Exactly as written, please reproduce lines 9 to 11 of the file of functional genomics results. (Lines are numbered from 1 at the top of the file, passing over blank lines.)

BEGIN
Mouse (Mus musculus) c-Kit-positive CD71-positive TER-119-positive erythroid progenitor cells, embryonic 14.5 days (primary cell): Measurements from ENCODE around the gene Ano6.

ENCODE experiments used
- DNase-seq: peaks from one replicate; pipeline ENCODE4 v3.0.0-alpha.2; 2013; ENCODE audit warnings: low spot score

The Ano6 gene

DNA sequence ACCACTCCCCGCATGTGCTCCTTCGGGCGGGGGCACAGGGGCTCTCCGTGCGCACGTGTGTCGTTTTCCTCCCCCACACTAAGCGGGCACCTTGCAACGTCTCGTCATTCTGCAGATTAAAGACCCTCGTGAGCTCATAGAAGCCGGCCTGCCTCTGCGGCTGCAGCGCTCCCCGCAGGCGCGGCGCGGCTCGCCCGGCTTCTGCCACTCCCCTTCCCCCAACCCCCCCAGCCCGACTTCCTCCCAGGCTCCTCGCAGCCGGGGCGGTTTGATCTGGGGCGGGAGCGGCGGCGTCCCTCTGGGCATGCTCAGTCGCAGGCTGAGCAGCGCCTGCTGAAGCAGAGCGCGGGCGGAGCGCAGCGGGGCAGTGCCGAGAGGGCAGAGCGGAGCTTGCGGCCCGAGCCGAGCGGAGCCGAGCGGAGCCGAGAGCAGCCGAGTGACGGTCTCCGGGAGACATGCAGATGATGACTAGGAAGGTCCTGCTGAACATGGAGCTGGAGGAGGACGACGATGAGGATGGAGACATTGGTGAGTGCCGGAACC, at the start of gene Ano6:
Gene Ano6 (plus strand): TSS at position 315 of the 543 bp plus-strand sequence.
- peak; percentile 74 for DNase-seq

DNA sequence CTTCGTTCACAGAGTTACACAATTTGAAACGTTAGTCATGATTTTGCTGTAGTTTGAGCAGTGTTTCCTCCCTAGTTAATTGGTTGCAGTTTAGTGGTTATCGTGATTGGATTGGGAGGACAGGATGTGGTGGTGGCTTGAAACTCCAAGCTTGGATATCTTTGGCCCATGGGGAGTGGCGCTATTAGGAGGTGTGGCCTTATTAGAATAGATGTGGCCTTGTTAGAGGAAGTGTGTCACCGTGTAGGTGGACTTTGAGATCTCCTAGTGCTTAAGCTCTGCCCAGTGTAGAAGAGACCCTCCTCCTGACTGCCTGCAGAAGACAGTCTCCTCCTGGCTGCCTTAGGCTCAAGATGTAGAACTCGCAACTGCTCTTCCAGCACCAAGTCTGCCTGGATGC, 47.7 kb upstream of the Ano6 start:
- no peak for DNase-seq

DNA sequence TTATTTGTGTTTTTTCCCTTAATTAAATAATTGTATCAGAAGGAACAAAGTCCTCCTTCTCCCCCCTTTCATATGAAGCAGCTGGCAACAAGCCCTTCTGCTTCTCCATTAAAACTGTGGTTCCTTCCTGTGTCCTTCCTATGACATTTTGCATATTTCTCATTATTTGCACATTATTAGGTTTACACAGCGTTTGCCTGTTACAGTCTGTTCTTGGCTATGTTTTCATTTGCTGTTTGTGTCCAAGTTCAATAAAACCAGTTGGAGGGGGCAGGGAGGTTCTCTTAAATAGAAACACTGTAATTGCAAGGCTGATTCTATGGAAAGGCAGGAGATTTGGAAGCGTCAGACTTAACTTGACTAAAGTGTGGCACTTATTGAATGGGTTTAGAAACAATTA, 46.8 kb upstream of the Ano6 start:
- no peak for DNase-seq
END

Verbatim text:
- no peak for DNase-seq

DNA sequence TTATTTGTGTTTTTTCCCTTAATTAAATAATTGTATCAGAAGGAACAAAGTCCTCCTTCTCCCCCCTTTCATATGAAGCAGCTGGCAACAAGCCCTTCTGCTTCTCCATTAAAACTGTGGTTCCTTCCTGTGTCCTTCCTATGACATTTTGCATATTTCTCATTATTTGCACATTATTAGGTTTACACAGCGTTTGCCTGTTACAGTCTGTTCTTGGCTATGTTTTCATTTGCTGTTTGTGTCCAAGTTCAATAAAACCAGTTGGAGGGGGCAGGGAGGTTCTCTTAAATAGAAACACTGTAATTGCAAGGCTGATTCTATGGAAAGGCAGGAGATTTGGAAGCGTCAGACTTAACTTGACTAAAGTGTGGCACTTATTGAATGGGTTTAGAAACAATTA, 46.8 kb upstream of the Ano6 start:
- no peak for DNase-seq